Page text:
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October 2014 Retro Gaming Article

October 16, 2014 Retro Gaming Blog Post:

With an 18-square-foot playfield, Atari's massive Hercules Pinball table (1979) uses a cue ball!

Atari released it's 4-player Hercules Pinball table in May of 1979. It wasn't a tie-in project - it's name came from it's sheer size! Having an 18 square foot playfield, it is Herculean in proportions. It measures 39" wide by 93" deep and stands 83" tall. Many often refer to the size in relative terms, but I believe this table uses an actual cue ball - straight from any standard pool table.

I recently heard about this large pinball machine from a press release about the grand opening of the Replay Amusements Museum arcade in FL. They had a Hercules table and were touting it's size in order to draw crowds.

Atari's Hercules Pinball table References to this machine always include some mention of it's size, but never do we see "fast play" or "exciting challenge" in those mentions. In today's arcade era, this sort of machine may attract first-timers or those curious about it's size, but it won't generate much repeat play. The main complaint is speed. It's a slow table due to the large heavy ball - more novelty than playability. Some suggested it might be more fun with a tennis ball!

Atari's Hercules Pinball table It's size was the main attraction. Thus, as an earning machine, it didn't do well in localized arcades where boredom set in quickly. Tourist destinations or locales with higher player turn-overs could get by on it's novelty. Obviously, it took up a lot of space which didn't help it's earning factor when operators needed income from every inch of floor space.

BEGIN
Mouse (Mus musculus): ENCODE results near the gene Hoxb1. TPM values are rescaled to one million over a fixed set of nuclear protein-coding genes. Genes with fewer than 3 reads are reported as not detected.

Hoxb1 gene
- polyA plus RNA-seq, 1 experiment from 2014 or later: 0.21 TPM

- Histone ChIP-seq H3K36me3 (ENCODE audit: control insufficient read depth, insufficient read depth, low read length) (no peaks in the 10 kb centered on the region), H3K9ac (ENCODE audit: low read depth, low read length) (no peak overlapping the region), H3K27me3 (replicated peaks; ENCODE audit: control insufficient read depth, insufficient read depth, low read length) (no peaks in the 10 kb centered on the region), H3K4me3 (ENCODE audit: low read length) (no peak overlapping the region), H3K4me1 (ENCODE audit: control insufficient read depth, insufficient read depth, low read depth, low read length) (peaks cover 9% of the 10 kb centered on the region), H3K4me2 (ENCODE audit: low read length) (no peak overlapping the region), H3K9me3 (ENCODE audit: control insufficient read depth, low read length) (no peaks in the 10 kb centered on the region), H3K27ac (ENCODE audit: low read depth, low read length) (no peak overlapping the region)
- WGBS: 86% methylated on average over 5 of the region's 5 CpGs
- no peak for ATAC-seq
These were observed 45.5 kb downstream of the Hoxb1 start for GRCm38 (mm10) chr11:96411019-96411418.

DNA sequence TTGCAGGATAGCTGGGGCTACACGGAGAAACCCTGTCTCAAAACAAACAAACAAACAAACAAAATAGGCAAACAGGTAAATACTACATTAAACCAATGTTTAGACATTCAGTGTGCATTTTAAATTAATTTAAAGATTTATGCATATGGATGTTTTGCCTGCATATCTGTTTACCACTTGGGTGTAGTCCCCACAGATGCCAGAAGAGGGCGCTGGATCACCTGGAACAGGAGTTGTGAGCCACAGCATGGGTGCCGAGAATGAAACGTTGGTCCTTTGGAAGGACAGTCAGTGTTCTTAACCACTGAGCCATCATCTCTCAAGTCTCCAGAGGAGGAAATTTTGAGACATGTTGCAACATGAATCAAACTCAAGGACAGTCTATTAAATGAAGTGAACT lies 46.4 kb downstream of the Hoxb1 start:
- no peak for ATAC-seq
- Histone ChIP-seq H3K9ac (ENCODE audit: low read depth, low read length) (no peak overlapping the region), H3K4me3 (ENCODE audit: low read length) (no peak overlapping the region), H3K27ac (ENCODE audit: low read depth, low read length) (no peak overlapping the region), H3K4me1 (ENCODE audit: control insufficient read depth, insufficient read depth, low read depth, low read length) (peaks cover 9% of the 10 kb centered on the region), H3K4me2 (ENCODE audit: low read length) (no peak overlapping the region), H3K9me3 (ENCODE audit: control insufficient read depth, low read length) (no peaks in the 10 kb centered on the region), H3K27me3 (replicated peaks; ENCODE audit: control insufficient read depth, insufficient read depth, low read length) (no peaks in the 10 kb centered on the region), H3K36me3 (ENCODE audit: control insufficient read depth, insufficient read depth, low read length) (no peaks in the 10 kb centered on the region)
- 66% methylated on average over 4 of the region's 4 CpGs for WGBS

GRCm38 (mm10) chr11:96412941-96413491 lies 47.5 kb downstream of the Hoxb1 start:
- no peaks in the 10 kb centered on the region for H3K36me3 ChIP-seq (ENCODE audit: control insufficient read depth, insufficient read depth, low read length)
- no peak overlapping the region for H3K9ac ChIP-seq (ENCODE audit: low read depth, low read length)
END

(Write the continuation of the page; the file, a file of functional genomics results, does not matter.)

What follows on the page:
Atari's Hercules Pinball flyer The other issue was repairs. Few of the parts were standard issue and it wasn't scaled up for durability. In other words that big cue ball wreaked havoc on the flippers and wore out many of the posts. It really wasn't designed for such a heavy ball. The novelty of a cue-ball was a nice touch, but the weight was part of it's demise.

This machine came in the early days of solid state electronics and evolved from it's electromechanical predecessor via Bally's, Bigfoot (1976). After a prototype was created, Bally opted out of production and sold the rights to Atari who turned it into Hercules. I'm guessing that many operators thought it's size would attract crowds without knowing much about it's slower game play and repair issues. Also at that time, floor space wasn't as much of a consideration as it would be in the next several years.

This machine is likely in more demand as a collectable item than it was an an arcade fixture in the early 80s. Sometimes "bigger is better" doesn't always pay out.

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